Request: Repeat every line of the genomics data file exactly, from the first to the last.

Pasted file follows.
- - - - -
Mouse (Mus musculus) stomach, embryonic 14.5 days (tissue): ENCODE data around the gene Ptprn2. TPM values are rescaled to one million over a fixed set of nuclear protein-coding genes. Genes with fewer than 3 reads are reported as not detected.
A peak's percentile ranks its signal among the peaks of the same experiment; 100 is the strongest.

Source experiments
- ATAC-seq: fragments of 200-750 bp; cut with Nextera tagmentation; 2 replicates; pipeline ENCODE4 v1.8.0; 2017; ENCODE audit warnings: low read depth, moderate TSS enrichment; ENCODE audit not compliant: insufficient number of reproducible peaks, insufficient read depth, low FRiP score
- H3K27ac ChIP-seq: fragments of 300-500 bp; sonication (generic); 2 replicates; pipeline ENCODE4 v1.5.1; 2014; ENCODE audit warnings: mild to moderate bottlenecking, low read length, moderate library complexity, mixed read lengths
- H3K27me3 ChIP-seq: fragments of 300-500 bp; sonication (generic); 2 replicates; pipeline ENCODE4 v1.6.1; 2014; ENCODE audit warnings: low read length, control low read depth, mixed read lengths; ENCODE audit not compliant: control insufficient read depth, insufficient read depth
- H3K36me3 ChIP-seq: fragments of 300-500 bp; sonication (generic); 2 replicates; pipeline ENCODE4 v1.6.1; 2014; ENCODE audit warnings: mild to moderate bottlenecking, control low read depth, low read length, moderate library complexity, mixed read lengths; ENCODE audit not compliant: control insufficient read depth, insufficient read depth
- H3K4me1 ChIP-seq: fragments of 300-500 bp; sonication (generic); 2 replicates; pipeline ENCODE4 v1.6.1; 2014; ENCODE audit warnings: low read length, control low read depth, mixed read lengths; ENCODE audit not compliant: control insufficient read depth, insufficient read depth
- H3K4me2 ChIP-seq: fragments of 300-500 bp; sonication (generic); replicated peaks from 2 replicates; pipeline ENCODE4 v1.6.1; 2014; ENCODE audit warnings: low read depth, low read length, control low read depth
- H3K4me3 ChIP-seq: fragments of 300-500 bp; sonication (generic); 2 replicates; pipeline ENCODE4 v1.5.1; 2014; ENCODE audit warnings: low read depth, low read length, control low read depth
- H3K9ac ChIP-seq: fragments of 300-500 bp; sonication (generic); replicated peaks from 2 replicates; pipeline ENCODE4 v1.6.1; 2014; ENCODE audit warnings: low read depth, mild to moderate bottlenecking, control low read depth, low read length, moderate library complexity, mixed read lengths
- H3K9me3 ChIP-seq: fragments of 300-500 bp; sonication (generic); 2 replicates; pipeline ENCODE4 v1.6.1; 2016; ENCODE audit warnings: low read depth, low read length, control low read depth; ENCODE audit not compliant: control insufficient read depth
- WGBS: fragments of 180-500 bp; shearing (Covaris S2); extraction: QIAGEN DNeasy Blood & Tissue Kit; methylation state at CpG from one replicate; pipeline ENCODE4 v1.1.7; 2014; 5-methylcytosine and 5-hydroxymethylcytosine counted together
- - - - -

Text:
Mouse (Mus musculus) stomach, embryonic 14.5 days (tissue): ENCODE data around the gene Ptprn2. TPM values are rescaled to one million over a fixed set of nuclear protein-coding genes. Genes with fewer than 3 reads are reported as not detected.
A peak's percentile ranks its signal among the peaks of the same experiment; 100 is the strongest.

Source experiments
- ATAC-seq: fragments of 200-750 bp; cut with Nextera tagmentation; 2 replicates; pipeline ENCODE4 v1.8.0; 2017; ENCODE audit warnings: low read depth, moderate TSS enrichment; ENCODE audit not compliant: insufficient number of reproducible peaks, insufficient read depth, low FRiP score
- H3K27ac ChIP-seq: fragments of 300-500 bp; sonication (generic); 2 replicates; pipeline ENCODE4 v1.5.1; 2014; ENCODE audit warnings: mild to moderate bottlenecking, low read length, moderate library complexity, mixed read lengths
- H3K27me3 ChIP-seq: fragments of 300-500 bp; sonication (generic); 2 replicates; pipeline ENCODE4 v1.6.1; 2014; ENCODE audit warnings: low read length, control low read depth, mixed read lengths; ENCODE audit not compliant: control insufficient read depth, insufficient read depth
- H3K36me3 ChIP-seq: fragments of 300-500 bp; sonication (generic); 2 replicates; pipeline ENCODE4 v1.6.1; 2014; ENCODE audit warnings: mild to moderate bottlenecking, control low read depth, low read length, moderate library complexity, mixed read lengths; ENCODE audit not compliant: control insufficient read depth, insufficient read depth
- H3K4me1 ChIP-seq: fragments of 300-500 bp; sonication (generic); 2 replicates; pipeline ENCODE4 v1.6.1; 2014; ENCODE audit warnings: low read length, control low read depth, mixed read lengths; ENCODE audit not compliant: control insufficient read depth, insufficient read depth
- H3K4me2 ChIP-seq: fragments of 300-500 bp; sonication (generic); replicated peaks from 2 replicates; pipeline ENCODE4 v1.6.1; 2014; ENCODE audit warnings: low read depth, low read length, control low read depth
- H3K4me3 ChIP-seq: fragments of 300-500 bp; sonication (generic); 2 replicates; pipeline ENCODE4 v1.5.1; 2014; ENCODE audit warnings: low read depth, low read length, control low read depth
- H3K9ac ChIP-seq: fragments of 300-500 bp; sonication (generic); replicated peaks from 2 replicates; pipeline ENCODE4 v1.6.1; 2014; ENCODE audit warnings: low read depth, mild to moderate bottlenecking, control low read depth, low read length, moderate library complexity, mixed read lengths
- H3K9me3 ChIP-seq: fragments of 300-500 bp; sonication (generic); 2 replicates; pipeline ENCODE4 v1.6.1; 2016; ENCODE audit warnings: low read depth, low read length, control low read depth; ENCODE audit not compliant: control insufficient read depth
- WGBS: fragments of 180-500 bp; shearing (Covaris S2); extraction: QIAGEN DNeasy Blood & Tissue Kit; methylation state at CpG from one replicate; pipeline ENCODE4 v1.1.7; 2014; 5-methylcytosine and 5-hydroxymethylcytosine counted together